John Sweet wore cowboy boots to class and everyone teased him for it because who wears cowboy boots in Los Angeles? But he was from the south, and a real Southern gentleman at that, and I feel lucky to have had him as a teacher for one quarter.
A week and a half ago, through our program’s Facebook page, we found out that John had passed away during the holidays, right before the New Year. No further details are known at this time, but we know he was with family.
I debated writing this up for a while because to be completely honest, I didn’t feel justified in doing so. Others were closer to him, have known him longer and to a greater extent, and are feeling more pain than I am. They’ve been lucky enough to call themselves his colleagues or had the opportunity to take multiple classes with him. But the more I think about it, the fact that I’m heartbroken too is enough justification for me. At the very least, I needed to do this for myself. Writing is my catharsis, and anyone who knows me will agree.
Our Tuesday night classes, although long, were fun. I can’t stress that enough. John liked to keep the room loose, laughing, and supportive, and it helped that he had a witty sense of humor. In those ten weeks, I wrote a script about a pregnant nun, which he tentatively titled “Sister Naughty Ignatius.”
Writing a script is hard. Writing a script in ten weeks is even harder. Halfway through the quarter, I realized I had no idea where my story was going and freaked out. I was stuck between two genres and couldn’t move past the first twenty pages. John spent almost an hour before class with me, listening to my struggles with the character and her motivations and guiding me back to shore. The next morning, he followed up with me to check in on how I was feeling. Without a doubt, he was the reason I was able to complete that script in ten weeks, and the commitment to his students is what I’ll remember most about him.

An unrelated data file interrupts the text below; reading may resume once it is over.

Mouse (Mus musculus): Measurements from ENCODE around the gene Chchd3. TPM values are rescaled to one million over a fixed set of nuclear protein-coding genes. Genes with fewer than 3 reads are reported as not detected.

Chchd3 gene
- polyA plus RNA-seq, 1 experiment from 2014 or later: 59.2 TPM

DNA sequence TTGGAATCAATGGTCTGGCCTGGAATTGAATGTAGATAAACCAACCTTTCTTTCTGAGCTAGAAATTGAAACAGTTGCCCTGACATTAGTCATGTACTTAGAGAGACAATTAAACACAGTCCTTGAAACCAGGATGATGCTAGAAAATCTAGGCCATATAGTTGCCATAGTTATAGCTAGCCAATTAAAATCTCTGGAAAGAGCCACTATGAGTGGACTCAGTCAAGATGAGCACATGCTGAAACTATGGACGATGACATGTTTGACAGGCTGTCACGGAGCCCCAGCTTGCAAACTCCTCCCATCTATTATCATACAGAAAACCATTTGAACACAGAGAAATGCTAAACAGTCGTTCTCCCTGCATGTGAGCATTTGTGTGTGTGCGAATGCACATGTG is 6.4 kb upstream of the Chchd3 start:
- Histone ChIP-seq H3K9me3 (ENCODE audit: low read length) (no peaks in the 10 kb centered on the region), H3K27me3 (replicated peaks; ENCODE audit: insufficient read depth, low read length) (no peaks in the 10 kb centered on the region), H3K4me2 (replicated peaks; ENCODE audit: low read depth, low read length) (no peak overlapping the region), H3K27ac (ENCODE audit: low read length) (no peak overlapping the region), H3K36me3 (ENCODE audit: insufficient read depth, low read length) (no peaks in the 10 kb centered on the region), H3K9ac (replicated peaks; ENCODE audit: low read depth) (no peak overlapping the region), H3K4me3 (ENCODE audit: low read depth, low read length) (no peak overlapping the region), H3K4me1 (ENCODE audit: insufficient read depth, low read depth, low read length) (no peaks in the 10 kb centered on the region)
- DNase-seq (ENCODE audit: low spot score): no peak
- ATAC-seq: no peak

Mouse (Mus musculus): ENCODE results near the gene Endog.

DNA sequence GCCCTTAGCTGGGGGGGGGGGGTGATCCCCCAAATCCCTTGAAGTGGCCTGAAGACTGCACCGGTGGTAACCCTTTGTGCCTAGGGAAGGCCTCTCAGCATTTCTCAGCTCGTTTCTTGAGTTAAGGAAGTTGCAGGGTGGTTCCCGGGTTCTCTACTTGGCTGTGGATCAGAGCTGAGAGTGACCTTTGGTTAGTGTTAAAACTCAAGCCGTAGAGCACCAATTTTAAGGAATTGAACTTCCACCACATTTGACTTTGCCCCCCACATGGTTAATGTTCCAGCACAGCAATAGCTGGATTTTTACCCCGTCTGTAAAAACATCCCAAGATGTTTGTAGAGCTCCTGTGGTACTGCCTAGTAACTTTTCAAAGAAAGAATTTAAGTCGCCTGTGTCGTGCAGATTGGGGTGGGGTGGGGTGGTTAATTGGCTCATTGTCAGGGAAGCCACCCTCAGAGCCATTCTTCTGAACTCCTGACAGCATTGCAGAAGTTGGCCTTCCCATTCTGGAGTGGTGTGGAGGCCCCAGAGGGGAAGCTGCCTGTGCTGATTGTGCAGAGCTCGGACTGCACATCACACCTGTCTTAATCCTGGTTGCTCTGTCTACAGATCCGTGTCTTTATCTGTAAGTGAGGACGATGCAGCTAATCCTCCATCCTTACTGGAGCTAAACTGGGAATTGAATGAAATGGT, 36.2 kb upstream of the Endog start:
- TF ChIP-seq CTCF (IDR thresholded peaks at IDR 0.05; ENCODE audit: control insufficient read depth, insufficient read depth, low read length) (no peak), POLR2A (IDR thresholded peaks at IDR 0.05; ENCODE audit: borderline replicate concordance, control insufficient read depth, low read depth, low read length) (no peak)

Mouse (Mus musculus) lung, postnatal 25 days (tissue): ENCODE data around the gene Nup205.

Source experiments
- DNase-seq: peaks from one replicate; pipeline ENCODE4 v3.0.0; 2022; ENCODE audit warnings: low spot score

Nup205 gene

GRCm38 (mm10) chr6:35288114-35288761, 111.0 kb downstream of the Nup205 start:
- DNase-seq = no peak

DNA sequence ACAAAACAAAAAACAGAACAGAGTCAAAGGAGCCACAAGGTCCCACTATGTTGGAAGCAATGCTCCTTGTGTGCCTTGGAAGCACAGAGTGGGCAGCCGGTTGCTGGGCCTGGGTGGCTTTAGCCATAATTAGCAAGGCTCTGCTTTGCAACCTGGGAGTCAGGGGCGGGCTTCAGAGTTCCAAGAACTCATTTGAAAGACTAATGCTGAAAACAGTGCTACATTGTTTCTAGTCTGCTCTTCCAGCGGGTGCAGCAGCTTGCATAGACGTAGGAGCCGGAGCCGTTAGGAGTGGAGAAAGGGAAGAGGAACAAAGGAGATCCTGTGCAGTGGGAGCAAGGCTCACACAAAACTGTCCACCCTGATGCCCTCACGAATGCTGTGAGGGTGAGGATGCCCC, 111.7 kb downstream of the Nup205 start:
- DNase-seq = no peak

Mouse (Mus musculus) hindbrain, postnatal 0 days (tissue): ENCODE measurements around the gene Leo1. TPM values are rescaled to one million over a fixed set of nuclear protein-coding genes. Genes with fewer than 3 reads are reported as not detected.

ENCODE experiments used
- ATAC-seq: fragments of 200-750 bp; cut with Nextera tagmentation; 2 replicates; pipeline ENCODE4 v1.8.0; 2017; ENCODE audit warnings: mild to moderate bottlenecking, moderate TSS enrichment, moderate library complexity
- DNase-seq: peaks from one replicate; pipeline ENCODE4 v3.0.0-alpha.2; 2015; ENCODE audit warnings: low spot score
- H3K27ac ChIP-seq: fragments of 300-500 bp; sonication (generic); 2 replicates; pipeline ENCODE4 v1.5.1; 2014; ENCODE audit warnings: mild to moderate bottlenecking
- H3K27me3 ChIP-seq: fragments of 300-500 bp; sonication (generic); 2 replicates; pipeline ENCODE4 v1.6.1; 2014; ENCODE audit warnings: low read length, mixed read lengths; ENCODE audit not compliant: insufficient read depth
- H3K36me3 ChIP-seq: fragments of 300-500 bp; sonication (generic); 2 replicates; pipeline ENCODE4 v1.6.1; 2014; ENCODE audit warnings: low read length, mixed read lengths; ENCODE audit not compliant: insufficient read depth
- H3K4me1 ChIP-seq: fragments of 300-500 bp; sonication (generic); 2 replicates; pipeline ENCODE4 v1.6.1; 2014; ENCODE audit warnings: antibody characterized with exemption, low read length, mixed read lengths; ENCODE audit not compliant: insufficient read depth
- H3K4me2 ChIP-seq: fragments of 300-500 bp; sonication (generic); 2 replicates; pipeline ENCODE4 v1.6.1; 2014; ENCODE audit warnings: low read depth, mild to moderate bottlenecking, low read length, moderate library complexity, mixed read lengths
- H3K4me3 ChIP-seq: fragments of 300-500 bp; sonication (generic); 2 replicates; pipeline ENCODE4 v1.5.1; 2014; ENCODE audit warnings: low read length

John was extremely personable too, and I think anyone who has met him can agree. After we submitted our final scripts, he and I jumped on a call over the summer to discuss notes for my upcoming rewrites, but we spent the majority of the time talking about his trip to Vietnam in the coming weeks and the potential layover in Korea. We reminisced about the class for a bit, surprised at how quickly it zoomed by. He briefly touched on his experience visiting San Francisco because I was back at home in the Bay Area by then.
I think what this all comes down to is John’s keen ability to touch each and every student he has taught. Anyone who goes into teaching does it because they love the level of interaction and influence that is involved, and I definitely saw that firsthand with John. I came out of his class a stronger, more confident writer than before, which speaks volumes about him as a teacher. I’m just shattered that I won’t be able to share future successes with him.
Two nights ago, John showed up in my dream. In it, he had grown a mustache, so I was naturally making fun of him for it. He was laughing a lot, happy, in a good mood. I know it was just a dream, but I hope this means he’s in a good place now and that he’s making others laugh and smile wherever he is.
Rest in peace, John Sweet.